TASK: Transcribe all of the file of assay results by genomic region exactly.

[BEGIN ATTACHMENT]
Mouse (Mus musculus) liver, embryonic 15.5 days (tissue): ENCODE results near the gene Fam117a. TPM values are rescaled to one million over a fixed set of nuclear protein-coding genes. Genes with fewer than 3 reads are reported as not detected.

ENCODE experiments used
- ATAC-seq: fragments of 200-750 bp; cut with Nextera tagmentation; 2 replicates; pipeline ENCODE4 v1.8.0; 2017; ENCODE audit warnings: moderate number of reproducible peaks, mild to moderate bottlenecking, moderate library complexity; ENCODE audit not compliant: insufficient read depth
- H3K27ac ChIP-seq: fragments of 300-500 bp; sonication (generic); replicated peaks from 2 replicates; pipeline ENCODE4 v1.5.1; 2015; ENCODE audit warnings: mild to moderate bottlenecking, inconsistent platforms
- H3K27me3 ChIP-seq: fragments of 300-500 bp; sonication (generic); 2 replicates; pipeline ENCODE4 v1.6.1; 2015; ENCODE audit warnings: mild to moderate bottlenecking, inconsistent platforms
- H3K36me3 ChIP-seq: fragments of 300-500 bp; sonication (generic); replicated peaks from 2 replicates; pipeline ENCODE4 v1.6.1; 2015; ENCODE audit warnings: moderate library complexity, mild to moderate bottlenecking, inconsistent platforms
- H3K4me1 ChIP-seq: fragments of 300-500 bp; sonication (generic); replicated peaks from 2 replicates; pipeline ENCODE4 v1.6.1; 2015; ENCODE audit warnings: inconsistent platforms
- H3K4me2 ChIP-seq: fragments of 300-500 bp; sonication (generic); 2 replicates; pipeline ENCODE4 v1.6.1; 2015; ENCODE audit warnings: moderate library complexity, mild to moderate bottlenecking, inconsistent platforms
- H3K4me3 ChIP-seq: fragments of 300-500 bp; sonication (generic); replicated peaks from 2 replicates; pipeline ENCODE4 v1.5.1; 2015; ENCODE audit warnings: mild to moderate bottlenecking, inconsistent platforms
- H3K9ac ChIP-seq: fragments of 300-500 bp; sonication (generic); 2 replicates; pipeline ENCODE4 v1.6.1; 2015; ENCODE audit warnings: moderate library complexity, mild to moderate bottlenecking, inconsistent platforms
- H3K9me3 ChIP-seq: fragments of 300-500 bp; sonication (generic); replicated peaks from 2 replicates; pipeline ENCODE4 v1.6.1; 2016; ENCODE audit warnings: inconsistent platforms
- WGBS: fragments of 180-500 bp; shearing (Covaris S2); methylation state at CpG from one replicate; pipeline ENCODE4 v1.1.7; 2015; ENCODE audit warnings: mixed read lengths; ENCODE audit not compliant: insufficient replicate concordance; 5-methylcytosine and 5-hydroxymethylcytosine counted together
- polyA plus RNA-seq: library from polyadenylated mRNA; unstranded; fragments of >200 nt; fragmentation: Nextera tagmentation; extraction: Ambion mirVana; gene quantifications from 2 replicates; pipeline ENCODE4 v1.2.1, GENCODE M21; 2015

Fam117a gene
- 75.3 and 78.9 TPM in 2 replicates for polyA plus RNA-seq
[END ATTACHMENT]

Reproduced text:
Mouse (Mus musculus) liver, embryonic 15.5 days (tissue): ENCODE results near the gene Fam117a. TPM values are rescaled to one million over a fixed set of nuclear protein-coding genes. Genes with fewer than 3 reads are reported as not detected.

ENCODE experiments used
- ATAC-seq: fragments of 200-750 bp; cut with Nextera tagmentation; 2 replicates; pipeline ENCODE4 v1.8.0; 2017; ENCODE audit warnings: moderate number of reproducible peaks, mild to moderate bottlenecking, moderate library complexity; ENCODE audit not compliant: insufficient read depth
- H3K27ac ChIP-seq: fragments of 300-500 bp; sonication (generic); replicated peaks from 2 replicates; pipeline ENCODE4 v1.5.1; 2015; ENCODE audit warnings: mild to moderate bottlenecking, inconsistent platforms
- H3K27me3 ChIP-seq: fragments of 300-500 bp; sonication (generic); 2 replicates; pipeline ENCODE4 v1.6.1; 2015; ENCODE audit warnings: mild to moderate bottlenecking, inconsistent platforms
- H3K36me3 ChIP-seq: fragments of 300-500 bp; sonication (generic); replicated peaks from 2 replicates; pipeline ENCODE4 v1.6.1; 2015; ENCODE audit warnings: moderate library complexity, mild to moderate bottlenecking, inconsistent platforms
- H3K4me1 ChIP-seq: fragments of 300-500 bp; sonication (generic); replicated peaks from 2 replicates; pipeline ENCODE4 v1.6.1; 2015; ENCODE audit warnings: inconsistent platforms
- H3K4me2 ChIP-seq: fragments of 300-500 bp; sonication (generic); 2 replicates; pipeline ENCODE4 v1.6.1; 2015; ENCODE audit warnings: moderate library complexity, mild to moderate bottlenecking, inconsistent platforms
- H3K4me3 ChIP-seq: fragments of 300-500 bp; sonication (generic); replicated peaks from 2 replicates; pipeline ENCODE4 v1.5.1; 2015; ENCODE audit warnings: mild to moderate bottlenecking, inconsistent platforms
- H3K9ac ChIP-seq: fragments of 300-500 bp; sonication (generic); 2 replicates; pipeline ENCODE4 v1.6.1; 2015; ENCODE audit warnings: moderate library complexity, mild to moderate bottlenecking, inconsistent platforms
- H3K9me3 ChIP-seq: fragments of 300-500 bp; sonication (generic); replicated peaks from 2 replicates; pipeline ENCODE4 v1.6.1; 2016; ENCODE audit warnings: inconsistent platforms
- WGBS: fragments of 180-500 bp; shearing (Covaris S2); methylation state at CpG from one replicate; pipeline ENCODE4 v1.1.7; 2015; ENCODE audit warnings: mixed read lengths; ENCODE audit not compliant: insufficient replicate concordance; 5-methylcytosine and 5-hydroxymethylcytosine counted together
- polyA plus RNA-seq: library from polyadenylated mRNA; unstranded; fragments of >200 nt; fragmentation: Nextera tagmentation; extraction: Ambion mirVana; gene quantifications from 2 replicates; pipeline ENCODE4 v1.2.1, GENCODE M21; 2015

Fam117a gene
- 75.3 and 78.9 TPM in 2 replicates for polyA plus RNA-seq